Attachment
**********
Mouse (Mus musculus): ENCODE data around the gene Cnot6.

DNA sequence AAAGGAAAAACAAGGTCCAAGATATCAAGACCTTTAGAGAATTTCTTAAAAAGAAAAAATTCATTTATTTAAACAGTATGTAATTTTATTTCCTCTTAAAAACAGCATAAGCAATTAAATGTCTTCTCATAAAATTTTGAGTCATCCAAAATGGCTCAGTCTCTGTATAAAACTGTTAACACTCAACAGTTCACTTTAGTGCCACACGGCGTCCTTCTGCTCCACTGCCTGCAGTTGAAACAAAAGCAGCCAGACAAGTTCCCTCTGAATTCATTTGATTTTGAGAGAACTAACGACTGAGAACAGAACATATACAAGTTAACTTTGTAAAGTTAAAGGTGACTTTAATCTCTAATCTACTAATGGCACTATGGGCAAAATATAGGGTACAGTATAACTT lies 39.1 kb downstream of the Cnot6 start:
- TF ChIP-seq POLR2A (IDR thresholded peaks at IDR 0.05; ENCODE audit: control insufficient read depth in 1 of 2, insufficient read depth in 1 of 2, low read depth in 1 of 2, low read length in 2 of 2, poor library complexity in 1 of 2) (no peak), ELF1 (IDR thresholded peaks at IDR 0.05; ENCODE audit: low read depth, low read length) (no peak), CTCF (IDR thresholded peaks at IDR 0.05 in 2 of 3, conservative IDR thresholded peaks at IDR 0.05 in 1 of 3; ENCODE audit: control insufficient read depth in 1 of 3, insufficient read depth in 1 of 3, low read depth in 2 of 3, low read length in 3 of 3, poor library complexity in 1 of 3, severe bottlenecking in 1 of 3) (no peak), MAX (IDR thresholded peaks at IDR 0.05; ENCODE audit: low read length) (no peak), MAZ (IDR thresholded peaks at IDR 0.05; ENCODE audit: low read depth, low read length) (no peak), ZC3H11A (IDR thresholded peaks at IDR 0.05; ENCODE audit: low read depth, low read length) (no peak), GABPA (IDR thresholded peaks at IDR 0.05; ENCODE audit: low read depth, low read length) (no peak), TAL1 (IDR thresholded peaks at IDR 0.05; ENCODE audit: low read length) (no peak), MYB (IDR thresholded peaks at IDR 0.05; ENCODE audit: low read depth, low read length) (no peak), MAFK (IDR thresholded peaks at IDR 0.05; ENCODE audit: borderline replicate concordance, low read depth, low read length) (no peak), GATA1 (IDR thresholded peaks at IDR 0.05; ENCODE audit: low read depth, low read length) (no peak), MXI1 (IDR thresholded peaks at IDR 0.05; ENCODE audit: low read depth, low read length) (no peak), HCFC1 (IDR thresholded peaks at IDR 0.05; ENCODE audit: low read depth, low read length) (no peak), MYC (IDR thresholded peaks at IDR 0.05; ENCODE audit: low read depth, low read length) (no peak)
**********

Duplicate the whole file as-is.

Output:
Mouse (Mus musculus): ENCODE data around the gene Cnot6.

DNA sequence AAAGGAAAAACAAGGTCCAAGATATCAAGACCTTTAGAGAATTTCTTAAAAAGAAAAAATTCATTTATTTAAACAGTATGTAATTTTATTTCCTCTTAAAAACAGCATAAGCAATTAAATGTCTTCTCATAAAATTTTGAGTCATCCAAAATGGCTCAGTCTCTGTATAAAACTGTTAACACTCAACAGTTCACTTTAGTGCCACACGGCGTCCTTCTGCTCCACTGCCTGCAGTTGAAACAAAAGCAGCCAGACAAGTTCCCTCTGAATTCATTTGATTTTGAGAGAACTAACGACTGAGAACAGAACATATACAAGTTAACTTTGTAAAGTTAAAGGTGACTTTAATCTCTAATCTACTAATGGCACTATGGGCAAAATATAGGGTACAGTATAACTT lies 39.1 kb downstream of the Cnot6 start:
- TF ChIP-seq POLR2A (IDR thresholded peaks at IDR 0.05; ENCODE audit: control insufficient read depth in 1 of 2, insufficient read depth in 1 of 2, low read depth in 1 of 2, low read length in 2 of 2, poor library complexity in 1 of 2) (no peak), ELF1 (IDR thresholded peaks at IDR 0.05; ENCODE audit: low read depth, low read length) (no peak), CTCF (IDR thresholded peaks at IDR 0.05 in 2 of 3, conservative IDR thresholded peaks at IDR 0.05 in 1 of 3; ENCODE audit: control insufficient read depth in 1 of 3, insufficient read depth in 1 of 3, low read depth in 2 of 3, low read length in 3 of 3, poor library complexity in 1 of 3, severe bottlenecking in 1 of 3) (no peak), MAX (IDR thresholded peaks at IDR 0.05; ENCODE audit: low read length) (no peak), MAZ (IDR thresholded peaks at IDR 0.05; ENCODE audit: low read depth, low read length) (no peak), ZC3H11A (IDR thresholded peaks at IDR 0.05; ENCODE audit: low read depth, low read length) (no peak), GABPA (IDR thresholded peaks at IDR 0.05; ENCODE audit: low read depth, low read length) (no peak), TAL1 (IDR thresholded peaks at IDR 0.05; ENCODE audit: low read length) (no peak), MYB (IDR thresholded peaks at IDR 0.05; ENCODE audit: low read depth, low read length) (no peak), MAFK (IDR thresholded peaks at IDR 0.05; ENCODE audit: borderline replicate concordance, low read depth, low read length) (no peak), GATA1 (IDR thresholded peaks at IDR 0.05; ENCODE audit: low read depth, low read length) (no peak), MXI1 (IDR thresholded peaks at IDR 0.05; ENCODE audit: low read depth, low read length) (no peak), HCFC1 (IDR thresholded peaks at IDR 0.05; ENCODE audit: low read depth, low read length) (no peak), MYC (IDR thresholded peaks at IDR 0.05; ENCODE audit: low read depth, low read length) (no peak)